Netzovim

Netzovim

Let The New Year, With Its Blessings, Start

Another has passed, and everyone from the simple laborer to Torah sage, are trembling in fear and reverence in anticipation of Yom Hadin, the awesome Yom Hazikaron— Rosh Hashana.

“This day is the anniversary of the start of Your handiwork, a remembrance of the first day. For it is a decree Israel, a judgement day for the G-d of Yaakov.

Regarding countries, it is said on this day which is destined for the sword and which for peace, which for hunger and which for abundance; and creatures are recalled on it to remember them for life or death. Who is not recalled on this day? For when the remembrance of everything fashioned comes before You: everyone’s deed and mission, the accomplishments of man’s activity, man’s thoughts and schemes, and the motives behind man’s deeds.

Praiseworthy is the man who does not forget You, the human being who takes strength in You, for those who seek you will never stumble, nor will those who take refuge in You ever be humiliated.”

This stirring section of Rosh Hashana Musaf does not require an explanation or commentary. It is part of the liturgy and nusach of the Rosh Hashana service, instituted by the Tana’im and Amora’im to be said on that day. It would be no less awesome even if it was a passage from a musar sefer, but since it is part of the liturgy for the holiday, it is imbued with a totally different meaning. It implies that if a person makes great efforts to focus on Hashem, on that day and truly strives then to perform the sacred mitzvohs, he will be “Ashrei Ish” on Yom Hadin. A person can achieve this by honoring Shabbos and being ready early for it, since Shabbos is the foundation of our faith and the Torah.

How fortunate we are when Shabbos is immediately after Rosh Hashana. Beginning the new year with the great and awesome resolutions of Yom Hadin has a tremendous impact on a person. Especially so because one may not prepare for Shabbos on erev Shabbos, since it is still Rosh Hashana. Due to the kedushas ha’moed, we enter Shabbos directly from a day of kedusha.

Our sages say that every day of the week between Rosh Hashana and Yom Kippur atones for the corresponding weekday of the year which just passed.There may have been times when we were lax regarding kedushas haShabbos. There were times when we were tardy in preparing for Shabbos, and other times when we spent too much time engaged in mundane affairs. Once and a while we may have been careless about the laws of Shabbos.

But Shabbos Teshuva, which precedes Yom Kippur, has been given to us in order to rectify all those infractions. If we genuinely resolve that this forthcoming year we will make extra efforts to honor Shabbos, to finish our preparations for Shabbos early, to devote more time to learning and to reviewing hilchos Shabbos, and less time to mundane matters, then our prayers that “may the year and its curses end, and they year of it blessings begin,” will certainly materialize.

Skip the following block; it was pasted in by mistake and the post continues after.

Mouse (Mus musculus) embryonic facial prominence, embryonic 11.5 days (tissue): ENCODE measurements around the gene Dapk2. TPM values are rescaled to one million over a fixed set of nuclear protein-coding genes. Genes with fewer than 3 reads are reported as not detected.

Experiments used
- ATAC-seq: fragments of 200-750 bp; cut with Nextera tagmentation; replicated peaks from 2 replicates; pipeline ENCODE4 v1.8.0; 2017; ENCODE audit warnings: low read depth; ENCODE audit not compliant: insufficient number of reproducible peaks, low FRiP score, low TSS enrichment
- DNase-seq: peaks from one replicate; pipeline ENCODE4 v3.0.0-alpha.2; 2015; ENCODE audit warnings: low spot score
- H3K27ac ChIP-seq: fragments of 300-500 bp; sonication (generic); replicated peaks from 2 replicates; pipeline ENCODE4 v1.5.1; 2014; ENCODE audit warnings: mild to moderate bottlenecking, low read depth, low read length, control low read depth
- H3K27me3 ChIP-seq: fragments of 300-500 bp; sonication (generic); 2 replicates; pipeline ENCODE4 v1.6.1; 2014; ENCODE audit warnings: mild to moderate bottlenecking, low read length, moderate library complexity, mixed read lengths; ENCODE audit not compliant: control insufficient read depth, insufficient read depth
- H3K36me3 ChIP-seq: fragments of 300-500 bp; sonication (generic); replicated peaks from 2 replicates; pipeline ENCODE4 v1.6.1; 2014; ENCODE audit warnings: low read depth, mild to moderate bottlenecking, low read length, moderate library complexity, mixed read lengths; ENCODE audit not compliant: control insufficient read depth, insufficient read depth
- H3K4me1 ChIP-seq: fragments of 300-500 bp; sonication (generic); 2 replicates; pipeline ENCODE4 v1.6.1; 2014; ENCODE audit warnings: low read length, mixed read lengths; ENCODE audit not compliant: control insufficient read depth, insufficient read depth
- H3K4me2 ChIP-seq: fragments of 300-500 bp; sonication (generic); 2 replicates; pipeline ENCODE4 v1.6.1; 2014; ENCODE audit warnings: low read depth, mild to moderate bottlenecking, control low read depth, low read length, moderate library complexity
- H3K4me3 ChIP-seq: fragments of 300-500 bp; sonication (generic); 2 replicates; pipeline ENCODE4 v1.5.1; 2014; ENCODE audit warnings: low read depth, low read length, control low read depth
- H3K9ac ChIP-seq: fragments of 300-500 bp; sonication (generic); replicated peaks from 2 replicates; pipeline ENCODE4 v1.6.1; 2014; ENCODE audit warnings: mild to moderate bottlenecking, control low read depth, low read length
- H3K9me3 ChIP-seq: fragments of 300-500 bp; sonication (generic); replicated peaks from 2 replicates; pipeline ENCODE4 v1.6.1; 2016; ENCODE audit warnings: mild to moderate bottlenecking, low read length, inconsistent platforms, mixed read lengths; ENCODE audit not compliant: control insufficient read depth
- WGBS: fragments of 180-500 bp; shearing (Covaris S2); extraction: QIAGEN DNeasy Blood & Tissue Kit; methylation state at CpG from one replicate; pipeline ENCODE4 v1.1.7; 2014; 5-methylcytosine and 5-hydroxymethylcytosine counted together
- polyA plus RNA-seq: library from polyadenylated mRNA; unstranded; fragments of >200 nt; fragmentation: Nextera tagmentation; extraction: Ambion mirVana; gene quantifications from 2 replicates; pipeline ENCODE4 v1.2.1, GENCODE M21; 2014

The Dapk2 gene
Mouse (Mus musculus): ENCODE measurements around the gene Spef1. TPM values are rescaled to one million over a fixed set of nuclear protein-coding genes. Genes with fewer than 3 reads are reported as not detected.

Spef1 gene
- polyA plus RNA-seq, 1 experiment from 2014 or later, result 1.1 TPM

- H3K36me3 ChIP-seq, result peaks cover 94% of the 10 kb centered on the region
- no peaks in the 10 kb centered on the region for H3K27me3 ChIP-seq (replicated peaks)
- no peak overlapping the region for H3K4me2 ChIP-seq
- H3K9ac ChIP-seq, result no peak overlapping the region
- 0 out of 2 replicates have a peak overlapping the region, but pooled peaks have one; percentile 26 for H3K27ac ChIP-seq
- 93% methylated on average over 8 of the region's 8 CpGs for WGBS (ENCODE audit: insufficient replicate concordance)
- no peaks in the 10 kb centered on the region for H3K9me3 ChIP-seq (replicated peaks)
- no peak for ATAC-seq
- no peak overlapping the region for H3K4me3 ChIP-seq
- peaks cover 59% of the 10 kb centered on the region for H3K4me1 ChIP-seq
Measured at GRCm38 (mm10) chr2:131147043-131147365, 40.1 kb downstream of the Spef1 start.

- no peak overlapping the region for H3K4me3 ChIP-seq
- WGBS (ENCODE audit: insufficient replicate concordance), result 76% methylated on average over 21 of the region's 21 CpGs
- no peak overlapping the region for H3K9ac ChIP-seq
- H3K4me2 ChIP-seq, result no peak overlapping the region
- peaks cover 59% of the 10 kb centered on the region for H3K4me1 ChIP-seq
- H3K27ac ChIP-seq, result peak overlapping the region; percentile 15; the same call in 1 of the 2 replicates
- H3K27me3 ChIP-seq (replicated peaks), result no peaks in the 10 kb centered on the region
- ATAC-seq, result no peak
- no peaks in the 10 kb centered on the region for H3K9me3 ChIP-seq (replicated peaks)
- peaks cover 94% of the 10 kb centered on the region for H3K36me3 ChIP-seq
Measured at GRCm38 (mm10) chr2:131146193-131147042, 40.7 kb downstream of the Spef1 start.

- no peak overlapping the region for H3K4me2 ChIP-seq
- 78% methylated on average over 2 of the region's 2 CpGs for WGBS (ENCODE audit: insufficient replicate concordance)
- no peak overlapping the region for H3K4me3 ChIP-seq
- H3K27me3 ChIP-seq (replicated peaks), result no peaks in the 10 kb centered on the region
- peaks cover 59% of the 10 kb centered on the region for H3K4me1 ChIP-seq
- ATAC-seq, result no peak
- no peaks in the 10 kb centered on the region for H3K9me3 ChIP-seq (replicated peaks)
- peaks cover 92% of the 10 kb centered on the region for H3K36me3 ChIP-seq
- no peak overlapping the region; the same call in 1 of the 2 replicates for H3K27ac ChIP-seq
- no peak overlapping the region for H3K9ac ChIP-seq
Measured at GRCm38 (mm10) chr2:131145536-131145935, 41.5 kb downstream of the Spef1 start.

There may have been times when we were lax regarding kedushas haShabbos. There were times when we were tardy in preparing for Shabbos, and other times when we spent too much time engaged in mundane affairs. Once and a while we may have been careless about the laws of Shabbos. But Shabbos Teshuva, which precedes Yom Kippur, has been given to us in order to rectify all those infractions. If we genuinely resolve that this forthcoming year we will make extra efforts to honor Shabbos, to finish our preparations for Shabbos early, to devote more time to learning and to reviewing hilchos Shabbos, and less time to mundane matters, then our prayers that “may the year and its curses end, and they year of it blessings begin,” will certainly materialize.

Last week, on parshas Ki Sovo, the Tochechah (rebuke) was read. This was instituted by Ezra Hasofer, who declared that two weeks prior to Rosh Hashana, Bnei Yisroel should read the curses in the Mishneh Torah so that the year and its curses should end.

Our Rishonim discuss why we read Tochecah two weeks before Rosh Hashana, and not on the Shabbos immediately before Rosh Hashana.

Rebbe Tzodok Hacohen of Lublin, in Pri Tzaddik parshas Ki Sovo (os 13) explains: “Shabbos is the essence of all blessings, and all the sanctity of the following week is included in Shabbos, as is implied by: ‘Ve’kidashto mi’kol hazemanim’. Every Shabbos prior to Yom Tov includes the sanctity of the Yom Tov which will occur next week, so the new year will begin with its blessings on the Shabbos prior to Rosh Hashana. Therefore we read the parsha of the curses in the Mishneh Torah on the Shabbos prior to the Shabbos before Rosh Hashana.

Indeed, a special Shabbos awaits us. All of the blessings we wish to acquire for ourselves on Rosh Hashana, depend on this Shabbos which includes the kedusha of Rosh Hashana and the blessing of “tachel shana u’birchoseha.”— Let the new year, with its blessings, begin.